06
Growing Regenerative Cotton

This session will go through the history of cotton growing with a focus on regenerative cotton. Speakers will explore current thinking on regenerative cotton farming including seed sovereignty, indigenous crops, ecological farming, carbon positive crops and smallhold farmer empowerment. The session will be led by Jo Salter with support from regenerative growers eg. Beejkatha, Raddis.

07
Introduction to Spinning - including demonstration of Spinning Cotton and wool yarn from fibre

An overview of why and how fibres and spun into yarn to be used in fabric making. Different approaches with a focus on spinning by hand. Demonstrations and discussions with Asha Buch (khadi cotton) and Saumya Singh (wool).

08
Introduction to Blockprinting Fabrics

An introduction to blockprinting covering heritage, block carving and a blockprinting workshop with Morgan Amber.

09
Circular and collaborative design

How can the design of clothing contribute to its sustainability? This session will cover; Longevity - designing clothes to last, wardrobe staples, quality fabrics and workmanship, Choosing fabrics with thought (see previous session), Choosing accessories with thought - buttons, zips, thread, elastic, Designing for regeneration - ensuring the item can be passed on, upcycled, mended, Circular design - repurposing waste items into clothing/accessories.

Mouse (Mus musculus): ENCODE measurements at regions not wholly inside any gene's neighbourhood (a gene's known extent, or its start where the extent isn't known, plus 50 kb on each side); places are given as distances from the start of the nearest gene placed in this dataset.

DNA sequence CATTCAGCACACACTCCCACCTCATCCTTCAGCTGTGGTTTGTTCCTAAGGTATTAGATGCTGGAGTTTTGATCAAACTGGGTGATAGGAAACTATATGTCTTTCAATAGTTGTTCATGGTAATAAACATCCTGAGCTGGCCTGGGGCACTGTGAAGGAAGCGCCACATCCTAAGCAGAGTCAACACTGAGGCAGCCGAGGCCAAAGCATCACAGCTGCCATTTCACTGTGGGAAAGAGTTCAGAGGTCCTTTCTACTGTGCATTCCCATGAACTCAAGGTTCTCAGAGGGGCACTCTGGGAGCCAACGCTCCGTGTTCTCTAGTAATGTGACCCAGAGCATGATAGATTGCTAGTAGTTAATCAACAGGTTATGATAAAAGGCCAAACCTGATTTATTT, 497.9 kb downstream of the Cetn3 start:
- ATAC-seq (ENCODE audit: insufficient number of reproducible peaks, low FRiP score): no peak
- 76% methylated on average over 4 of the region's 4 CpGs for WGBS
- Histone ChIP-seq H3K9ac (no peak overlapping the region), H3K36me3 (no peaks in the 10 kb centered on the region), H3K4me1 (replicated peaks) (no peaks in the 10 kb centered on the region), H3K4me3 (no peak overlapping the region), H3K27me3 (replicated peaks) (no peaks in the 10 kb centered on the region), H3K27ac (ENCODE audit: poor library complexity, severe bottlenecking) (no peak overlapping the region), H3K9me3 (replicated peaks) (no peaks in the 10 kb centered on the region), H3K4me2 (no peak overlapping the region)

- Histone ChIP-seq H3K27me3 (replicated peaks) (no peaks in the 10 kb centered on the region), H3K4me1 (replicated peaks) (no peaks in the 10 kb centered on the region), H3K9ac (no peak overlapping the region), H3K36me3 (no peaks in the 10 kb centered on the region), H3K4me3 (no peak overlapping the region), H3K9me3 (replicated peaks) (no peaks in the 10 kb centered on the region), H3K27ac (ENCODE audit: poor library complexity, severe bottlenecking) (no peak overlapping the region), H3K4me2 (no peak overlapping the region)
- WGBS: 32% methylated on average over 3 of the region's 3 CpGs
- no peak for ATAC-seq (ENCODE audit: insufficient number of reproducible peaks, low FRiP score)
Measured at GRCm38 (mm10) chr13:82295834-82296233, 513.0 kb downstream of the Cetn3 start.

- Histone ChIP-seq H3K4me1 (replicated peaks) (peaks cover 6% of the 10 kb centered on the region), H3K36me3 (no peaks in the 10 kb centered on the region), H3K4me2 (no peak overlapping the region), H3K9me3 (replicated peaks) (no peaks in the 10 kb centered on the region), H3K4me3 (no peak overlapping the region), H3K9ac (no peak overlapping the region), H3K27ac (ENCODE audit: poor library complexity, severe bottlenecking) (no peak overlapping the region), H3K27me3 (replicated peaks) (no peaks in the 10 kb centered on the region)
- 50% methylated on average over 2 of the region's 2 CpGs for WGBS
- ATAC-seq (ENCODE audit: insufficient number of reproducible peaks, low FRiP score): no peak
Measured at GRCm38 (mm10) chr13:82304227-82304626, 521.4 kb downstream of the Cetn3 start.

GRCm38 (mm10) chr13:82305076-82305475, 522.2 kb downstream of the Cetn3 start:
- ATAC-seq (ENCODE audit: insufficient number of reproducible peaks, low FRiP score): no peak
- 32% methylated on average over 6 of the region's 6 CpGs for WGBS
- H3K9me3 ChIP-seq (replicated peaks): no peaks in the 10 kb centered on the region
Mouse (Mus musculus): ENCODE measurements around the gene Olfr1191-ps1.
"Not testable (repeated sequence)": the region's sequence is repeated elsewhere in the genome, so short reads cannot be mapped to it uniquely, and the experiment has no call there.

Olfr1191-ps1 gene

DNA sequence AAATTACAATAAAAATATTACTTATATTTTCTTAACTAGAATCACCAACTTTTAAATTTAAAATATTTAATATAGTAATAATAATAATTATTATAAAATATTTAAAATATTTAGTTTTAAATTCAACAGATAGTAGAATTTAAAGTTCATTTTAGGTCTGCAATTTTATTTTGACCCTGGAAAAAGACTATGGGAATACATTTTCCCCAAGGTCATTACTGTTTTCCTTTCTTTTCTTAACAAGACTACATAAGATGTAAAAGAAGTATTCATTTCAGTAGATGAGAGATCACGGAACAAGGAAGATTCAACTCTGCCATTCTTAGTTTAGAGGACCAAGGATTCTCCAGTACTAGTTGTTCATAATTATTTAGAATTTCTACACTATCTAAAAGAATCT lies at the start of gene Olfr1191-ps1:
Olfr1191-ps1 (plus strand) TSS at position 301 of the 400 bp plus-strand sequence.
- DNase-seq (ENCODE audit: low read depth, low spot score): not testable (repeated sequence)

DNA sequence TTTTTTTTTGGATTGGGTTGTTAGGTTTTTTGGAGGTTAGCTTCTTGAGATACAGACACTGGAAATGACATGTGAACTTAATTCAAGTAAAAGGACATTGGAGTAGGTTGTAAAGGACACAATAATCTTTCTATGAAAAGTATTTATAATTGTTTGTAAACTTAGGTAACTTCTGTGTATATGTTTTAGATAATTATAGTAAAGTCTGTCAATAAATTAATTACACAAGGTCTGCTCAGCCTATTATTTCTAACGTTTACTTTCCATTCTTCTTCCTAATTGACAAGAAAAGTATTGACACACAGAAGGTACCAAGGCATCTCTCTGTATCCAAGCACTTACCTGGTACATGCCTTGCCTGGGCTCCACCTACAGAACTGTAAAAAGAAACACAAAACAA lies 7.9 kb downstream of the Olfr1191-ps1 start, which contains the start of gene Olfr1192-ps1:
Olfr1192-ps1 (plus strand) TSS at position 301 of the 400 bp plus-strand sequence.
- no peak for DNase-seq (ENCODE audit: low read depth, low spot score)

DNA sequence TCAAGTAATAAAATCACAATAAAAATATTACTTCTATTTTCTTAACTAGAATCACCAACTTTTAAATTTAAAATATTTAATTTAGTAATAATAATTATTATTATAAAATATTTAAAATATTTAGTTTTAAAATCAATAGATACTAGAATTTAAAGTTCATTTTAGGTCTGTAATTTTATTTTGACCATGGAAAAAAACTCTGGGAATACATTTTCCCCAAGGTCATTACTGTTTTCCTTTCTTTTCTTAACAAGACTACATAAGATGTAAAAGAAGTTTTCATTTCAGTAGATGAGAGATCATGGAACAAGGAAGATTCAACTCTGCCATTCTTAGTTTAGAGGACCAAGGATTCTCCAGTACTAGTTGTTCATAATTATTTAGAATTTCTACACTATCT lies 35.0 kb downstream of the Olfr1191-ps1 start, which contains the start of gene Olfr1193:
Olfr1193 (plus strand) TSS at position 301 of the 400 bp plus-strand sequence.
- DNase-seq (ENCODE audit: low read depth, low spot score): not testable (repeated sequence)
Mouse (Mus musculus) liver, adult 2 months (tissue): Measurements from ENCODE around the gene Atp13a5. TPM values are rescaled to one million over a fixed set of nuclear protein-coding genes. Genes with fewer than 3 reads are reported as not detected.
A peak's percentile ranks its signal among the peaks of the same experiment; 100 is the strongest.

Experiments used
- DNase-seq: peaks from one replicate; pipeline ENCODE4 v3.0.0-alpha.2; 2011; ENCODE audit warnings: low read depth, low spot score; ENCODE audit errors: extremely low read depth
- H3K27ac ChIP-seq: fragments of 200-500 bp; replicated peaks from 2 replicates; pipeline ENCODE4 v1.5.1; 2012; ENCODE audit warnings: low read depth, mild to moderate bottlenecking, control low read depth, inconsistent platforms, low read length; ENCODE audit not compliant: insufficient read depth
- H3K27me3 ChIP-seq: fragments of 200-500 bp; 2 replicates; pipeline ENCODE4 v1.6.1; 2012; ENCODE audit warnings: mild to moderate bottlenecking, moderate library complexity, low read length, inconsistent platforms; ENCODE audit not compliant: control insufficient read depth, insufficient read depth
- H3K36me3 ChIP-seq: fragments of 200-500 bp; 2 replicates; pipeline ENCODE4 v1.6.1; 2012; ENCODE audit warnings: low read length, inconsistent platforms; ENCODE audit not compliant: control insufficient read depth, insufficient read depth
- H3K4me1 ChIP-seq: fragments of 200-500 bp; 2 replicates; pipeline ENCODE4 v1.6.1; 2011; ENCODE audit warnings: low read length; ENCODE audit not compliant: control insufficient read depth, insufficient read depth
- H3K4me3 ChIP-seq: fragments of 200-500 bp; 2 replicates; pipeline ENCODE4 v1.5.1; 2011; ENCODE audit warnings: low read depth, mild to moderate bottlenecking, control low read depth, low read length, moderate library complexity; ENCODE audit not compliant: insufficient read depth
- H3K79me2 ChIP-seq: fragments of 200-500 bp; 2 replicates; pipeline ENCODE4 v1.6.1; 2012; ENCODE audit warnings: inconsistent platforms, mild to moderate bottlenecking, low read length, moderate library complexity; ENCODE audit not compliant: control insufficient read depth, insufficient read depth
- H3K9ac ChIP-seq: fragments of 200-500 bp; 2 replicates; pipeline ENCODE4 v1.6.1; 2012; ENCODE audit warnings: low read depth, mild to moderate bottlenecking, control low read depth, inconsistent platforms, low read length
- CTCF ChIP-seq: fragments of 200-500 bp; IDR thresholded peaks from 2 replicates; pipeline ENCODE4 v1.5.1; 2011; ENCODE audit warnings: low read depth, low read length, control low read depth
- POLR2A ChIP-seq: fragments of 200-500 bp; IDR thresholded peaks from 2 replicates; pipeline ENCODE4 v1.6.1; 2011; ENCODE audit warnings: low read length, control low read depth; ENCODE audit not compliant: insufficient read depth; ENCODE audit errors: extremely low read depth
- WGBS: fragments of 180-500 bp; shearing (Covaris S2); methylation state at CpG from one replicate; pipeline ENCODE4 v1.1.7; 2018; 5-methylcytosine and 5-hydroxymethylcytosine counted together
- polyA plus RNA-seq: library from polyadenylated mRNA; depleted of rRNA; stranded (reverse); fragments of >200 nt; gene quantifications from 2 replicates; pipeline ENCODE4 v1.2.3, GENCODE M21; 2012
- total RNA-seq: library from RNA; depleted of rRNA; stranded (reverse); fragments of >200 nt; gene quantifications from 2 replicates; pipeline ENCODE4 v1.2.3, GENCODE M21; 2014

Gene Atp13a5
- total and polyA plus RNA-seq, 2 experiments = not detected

How you learn socially
on WONDR

1

Join live discussions and workshops

2

Connect with peers

3

Stay connected and collaborate

Testimonials

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Jo Salter has contributed to the Postgraduate Certificate in Sustainable Business, a University of Cambridge accredited course. She led a series of small group discussions with the students, where she presented a case study and then invited the students to interact with this. This resulted in thought-provoking and lively conversations where Jo was able to share genuine and frank insights about her journey. I would like to thank Jo for her contribution to the programme and we hope to continue the collaboration in the future.

Emma H. E. Fromberg

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Circularity & Transparency: Regenerative Fashion

£49.99
Price includes all sessions, all recordings, OnDemand content and any material. As well as peer connections and support.

You'll only be asked to pay when course launches